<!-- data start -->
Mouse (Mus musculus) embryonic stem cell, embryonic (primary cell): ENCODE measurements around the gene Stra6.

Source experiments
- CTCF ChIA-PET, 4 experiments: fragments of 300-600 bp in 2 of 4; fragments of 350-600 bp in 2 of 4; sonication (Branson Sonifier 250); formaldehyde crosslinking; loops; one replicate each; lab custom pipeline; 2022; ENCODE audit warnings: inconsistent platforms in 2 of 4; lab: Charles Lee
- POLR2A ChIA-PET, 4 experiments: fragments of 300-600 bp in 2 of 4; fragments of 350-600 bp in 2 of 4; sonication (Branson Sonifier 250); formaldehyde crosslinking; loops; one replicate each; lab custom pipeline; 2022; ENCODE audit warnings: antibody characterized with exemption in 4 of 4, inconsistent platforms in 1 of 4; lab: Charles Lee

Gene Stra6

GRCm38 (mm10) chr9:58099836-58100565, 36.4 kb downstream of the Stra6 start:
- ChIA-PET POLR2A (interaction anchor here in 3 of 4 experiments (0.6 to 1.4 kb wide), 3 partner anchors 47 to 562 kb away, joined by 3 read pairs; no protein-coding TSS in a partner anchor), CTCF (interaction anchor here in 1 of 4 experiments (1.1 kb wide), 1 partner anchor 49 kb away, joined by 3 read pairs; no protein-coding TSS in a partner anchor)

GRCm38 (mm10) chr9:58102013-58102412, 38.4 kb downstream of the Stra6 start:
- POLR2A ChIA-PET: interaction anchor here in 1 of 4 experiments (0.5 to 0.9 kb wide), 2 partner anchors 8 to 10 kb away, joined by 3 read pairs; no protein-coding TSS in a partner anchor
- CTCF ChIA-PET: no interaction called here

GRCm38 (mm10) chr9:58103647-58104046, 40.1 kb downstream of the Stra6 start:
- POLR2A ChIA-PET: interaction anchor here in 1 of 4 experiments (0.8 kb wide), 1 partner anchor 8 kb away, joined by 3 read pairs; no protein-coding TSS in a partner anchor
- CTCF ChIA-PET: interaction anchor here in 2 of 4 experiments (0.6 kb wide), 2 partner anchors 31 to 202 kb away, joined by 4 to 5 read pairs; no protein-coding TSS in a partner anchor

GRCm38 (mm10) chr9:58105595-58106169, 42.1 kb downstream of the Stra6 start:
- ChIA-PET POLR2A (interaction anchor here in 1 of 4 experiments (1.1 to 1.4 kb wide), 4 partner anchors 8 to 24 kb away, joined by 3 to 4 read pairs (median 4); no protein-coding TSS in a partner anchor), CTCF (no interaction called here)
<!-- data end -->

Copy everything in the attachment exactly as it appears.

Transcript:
Mouse (Mus musculus) embryonic stem cell, embryonic (primary cell): ENCODE measurements around the gene Stra6.

Source experiments
- CTCF ChIA-PET, 4 experiments: fragments of 300-600 bp in 2 of 4; fragments of 350-600 bp in 2 of 4; sonication (Branson Sonifier 250); formaldehyde crosslinking; loops; one replicate each; lab custom pipeline; 2022; ENCODE audit warnings: inconsistent platforms in 2 of 4; lab: Charles Lee
- POLR2A ChIA-PET, 4 experiments: fragments of 300-600 bp in 2 of 4; fragments of 350-600 bp in 2 of 4; sonication (Branson Sonifier 250); formaldehyde crosslinking; loops; one replicate each; lab custom pipeline; 2022; ENCODE audit warnings: antibody characterized with exemption in 4 of 4, inconsistent platforms in 1 of 4; lab: Charles Lee

Gene Stra6

GRCm38 (mm10) chr9:58099836-58100565, 36.4 kb downstream of the Stra6 start:
- ChIA-PET POLR2A (interaction anchor here in 3 of 4 experiments (0.6 to 1.4 kb wide), 3 partner anchors 47 to 562 kb away, joined by 3 read pairs; no protein-coding TSS in a partner anchor), CTCF (interaction anchor here in 1 of 4 experiments (1.1 kb wide), 1 partner anchor 49 kb away, joined by 3 read pairs; no protein-coding TSS in a partner anchor)

GRCm38 (mm10) chr9:58102013-58102412, 38.4 kb downstream of the Stra6 start:
- POLR2A ChIA-PET: interaction anchor here in 1 of 4 experiments (0.5 to 0.9 kb wide), 2 partner anchors 8 to 10 kb away, joined by 3 read pairs; no protein-coding TSS in a partner anchor
- CTCF ChIA-PET: no interaction called here

GRCm38 (mm10) chr9:58103647-58104046, 40.1 kb downstream of the Stra6 start:
- POLR2A ChIA-PET: interaction anchor here in 1 of 4 experiments (0.8 kb wide), 1 partner anchor 8 kb away, joined by 3 read pairs; no protein-coding TSS in a partner anchor
- CTCF ChIA-PET: interaction anchor here in 2 of 4 experiments (0.6 kb wide), 2 partner anchors 31 to 202 kb away, joined by 4 to 5 read pairs; no protein-coding TSS in a partner anchor

GRCm38 (mm10) chr9:58105595-58106169, 42.1 kb downstream of the Stra6 start:
- ChIA-PET POLR2A (interaction anchor here in 1 of 4 experiments (1.1 to 1.4 kb wide), 4 partner anchors 8 to 24 kb away, joined by 3 to 4 read pairs (median 4); no protein-coding TSS in a partner anchor), CTCF (no interaction called here)